I think we all know instinctively that a gender balance in teams contributes to performance as each gender brings something different, diverse and valuable to the mix. The evidence is growing that the presence of women affects the team’s preferences decision making and outcomes. Indeed, ongoing studies have shown that mixed gender teams with a higher percentage of women have more viewpoints are more generous and have effective relationships and work processes.
Part of the Entrepreneurship Education Programme at The Department of International Business Studies in Amsterdam required the students to start a business venture. In 2013 a group of students (550) contributed to a study in which they were randomly assigned to 45 groups. In their groups they carried out all the tasks of the business including marketing and selling goods/stocks, electing officers and dividing tasks, keeping records and holding shareholder’s meetings.
The study collected administrative data and the teams’ annual reports. In addition, three surveys were undertaken with the baseline survey collecting demographic data including age, ethnicity and parental background, as well as personality questions. All three surveys included self-assessments of the students’ knowledge in business management and leadership.
The outcomes of the study showed the correlation between the gender make-up of teams and sales and profit. The key points were:
• Teams show lower sales and profits where there is a smaller percentage of women.
• As the percentage of women in a team increases so does the profit and sales, showing up to a 50% increase.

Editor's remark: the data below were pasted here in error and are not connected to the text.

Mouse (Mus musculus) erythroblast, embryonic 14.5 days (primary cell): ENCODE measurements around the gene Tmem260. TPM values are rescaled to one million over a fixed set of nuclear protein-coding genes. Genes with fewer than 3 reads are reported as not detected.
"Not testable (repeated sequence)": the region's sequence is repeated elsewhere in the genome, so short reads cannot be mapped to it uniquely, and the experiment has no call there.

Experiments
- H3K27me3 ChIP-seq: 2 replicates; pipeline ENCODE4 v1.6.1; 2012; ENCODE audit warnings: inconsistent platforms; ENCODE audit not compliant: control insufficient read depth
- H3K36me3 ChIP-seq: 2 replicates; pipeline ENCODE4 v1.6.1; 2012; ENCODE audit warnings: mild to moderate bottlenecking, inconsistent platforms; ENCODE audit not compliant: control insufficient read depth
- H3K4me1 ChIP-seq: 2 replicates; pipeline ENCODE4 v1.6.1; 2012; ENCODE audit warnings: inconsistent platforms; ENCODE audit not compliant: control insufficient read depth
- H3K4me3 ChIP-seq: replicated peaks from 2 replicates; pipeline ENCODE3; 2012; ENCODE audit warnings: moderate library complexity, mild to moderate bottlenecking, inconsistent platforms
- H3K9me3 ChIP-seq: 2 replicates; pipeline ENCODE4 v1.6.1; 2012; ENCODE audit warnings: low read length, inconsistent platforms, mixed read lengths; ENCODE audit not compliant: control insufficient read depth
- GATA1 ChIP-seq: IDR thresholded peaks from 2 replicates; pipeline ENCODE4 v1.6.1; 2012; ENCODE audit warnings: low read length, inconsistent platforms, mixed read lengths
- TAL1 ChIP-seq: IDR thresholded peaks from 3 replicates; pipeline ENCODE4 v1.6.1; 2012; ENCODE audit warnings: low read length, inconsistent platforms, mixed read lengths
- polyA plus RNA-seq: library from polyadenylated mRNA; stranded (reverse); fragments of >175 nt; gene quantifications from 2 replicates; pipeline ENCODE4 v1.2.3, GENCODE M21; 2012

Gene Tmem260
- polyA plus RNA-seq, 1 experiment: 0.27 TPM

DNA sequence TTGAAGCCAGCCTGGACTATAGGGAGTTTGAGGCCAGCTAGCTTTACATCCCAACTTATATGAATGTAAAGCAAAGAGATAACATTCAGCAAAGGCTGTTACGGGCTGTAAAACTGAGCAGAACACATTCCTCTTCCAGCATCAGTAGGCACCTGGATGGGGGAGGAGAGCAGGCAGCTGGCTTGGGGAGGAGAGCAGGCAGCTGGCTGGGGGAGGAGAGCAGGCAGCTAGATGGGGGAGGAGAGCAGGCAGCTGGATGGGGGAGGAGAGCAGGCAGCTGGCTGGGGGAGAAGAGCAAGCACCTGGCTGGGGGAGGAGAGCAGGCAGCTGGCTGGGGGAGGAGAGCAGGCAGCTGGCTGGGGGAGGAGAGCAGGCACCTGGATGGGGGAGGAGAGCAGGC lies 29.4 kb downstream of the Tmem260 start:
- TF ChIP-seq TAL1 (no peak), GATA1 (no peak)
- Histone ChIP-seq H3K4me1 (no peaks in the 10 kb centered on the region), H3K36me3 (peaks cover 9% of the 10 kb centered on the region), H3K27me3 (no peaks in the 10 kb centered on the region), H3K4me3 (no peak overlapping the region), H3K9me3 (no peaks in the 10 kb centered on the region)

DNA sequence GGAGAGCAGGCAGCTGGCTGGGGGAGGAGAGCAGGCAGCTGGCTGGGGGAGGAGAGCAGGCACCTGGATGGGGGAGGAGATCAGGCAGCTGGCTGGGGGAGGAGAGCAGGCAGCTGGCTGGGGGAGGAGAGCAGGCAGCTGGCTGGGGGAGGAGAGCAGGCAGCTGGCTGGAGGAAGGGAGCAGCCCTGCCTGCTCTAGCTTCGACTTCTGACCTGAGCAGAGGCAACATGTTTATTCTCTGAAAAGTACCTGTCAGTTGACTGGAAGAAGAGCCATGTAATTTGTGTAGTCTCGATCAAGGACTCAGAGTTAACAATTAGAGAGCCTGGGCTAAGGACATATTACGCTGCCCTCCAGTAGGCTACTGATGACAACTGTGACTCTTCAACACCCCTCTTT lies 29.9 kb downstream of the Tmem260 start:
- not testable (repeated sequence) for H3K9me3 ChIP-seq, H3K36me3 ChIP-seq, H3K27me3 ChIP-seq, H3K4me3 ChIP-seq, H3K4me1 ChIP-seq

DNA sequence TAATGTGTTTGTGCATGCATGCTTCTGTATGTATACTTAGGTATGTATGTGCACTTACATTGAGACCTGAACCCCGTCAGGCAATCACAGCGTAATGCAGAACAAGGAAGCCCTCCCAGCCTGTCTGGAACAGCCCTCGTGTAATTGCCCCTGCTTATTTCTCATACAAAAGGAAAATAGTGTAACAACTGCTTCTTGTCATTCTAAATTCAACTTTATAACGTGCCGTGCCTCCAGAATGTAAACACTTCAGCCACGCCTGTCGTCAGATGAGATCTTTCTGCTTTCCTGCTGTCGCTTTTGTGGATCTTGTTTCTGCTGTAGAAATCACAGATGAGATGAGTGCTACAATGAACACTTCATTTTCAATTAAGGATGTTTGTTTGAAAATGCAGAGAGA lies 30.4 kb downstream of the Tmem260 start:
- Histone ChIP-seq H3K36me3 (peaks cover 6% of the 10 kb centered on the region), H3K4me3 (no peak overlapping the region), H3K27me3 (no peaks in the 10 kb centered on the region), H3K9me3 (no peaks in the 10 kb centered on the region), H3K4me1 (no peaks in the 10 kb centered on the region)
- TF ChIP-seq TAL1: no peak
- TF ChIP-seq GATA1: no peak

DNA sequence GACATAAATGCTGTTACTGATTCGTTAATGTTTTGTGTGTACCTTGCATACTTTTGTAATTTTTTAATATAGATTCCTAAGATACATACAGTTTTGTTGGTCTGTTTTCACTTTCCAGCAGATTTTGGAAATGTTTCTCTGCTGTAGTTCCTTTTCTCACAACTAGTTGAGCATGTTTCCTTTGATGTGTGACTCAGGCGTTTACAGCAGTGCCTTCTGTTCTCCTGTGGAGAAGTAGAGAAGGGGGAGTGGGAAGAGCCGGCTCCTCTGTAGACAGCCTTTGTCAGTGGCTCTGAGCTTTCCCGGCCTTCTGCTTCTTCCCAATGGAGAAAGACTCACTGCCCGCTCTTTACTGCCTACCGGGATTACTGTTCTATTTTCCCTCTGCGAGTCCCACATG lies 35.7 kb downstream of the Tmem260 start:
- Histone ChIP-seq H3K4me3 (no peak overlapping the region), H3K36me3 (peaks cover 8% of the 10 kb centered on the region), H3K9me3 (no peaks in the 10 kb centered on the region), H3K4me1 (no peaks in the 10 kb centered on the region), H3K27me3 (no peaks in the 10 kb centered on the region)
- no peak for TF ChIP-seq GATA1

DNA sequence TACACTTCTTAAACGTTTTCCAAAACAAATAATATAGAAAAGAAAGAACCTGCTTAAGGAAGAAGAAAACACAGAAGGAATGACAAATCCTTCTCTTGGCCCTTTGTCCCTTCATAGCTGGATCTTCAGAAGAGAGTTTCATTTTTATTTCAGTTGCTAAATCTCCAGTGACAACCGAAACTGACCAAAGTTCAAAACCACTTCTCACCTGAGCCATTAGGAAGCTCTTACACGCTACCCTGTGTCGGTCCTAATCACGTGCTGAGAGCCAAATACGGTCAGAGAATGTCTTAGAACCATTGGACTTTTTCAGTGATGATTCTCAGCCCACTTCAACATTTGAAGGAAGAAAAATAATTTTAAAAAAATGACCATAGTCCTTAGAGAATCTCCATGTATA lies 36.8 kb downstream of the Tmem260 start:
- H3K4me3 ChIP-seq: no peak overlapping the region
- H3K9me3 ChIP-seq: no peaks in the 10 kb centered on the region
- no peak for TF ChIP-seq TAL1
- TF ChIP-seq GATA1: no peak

• The study showed that teams with an equal gender mix perform as well as teams with a majority of female members.
• There was no clear data about the impact of female-dominated teams.
• Business teams with an equal gender mix perform better than male-dominated teams in terms of sales and profits.
• The study found no evidence to support the underlying mechanisms that improve performance on teams with an equal gender mix.
• The study found that conflicts, decision making, friendships, atmosphere (culture), learning and mutual monitoring were all unrelated to the gender composition of the group.
But what does this mean for us as coaches? Clearly, we need to encourage our clients to:
• engage with the diversity debate by modelling this ourselves
• ensure that women have equal access to learning and development and participation in teams
• encourage transparency in recruitment processes, decision making and policy development
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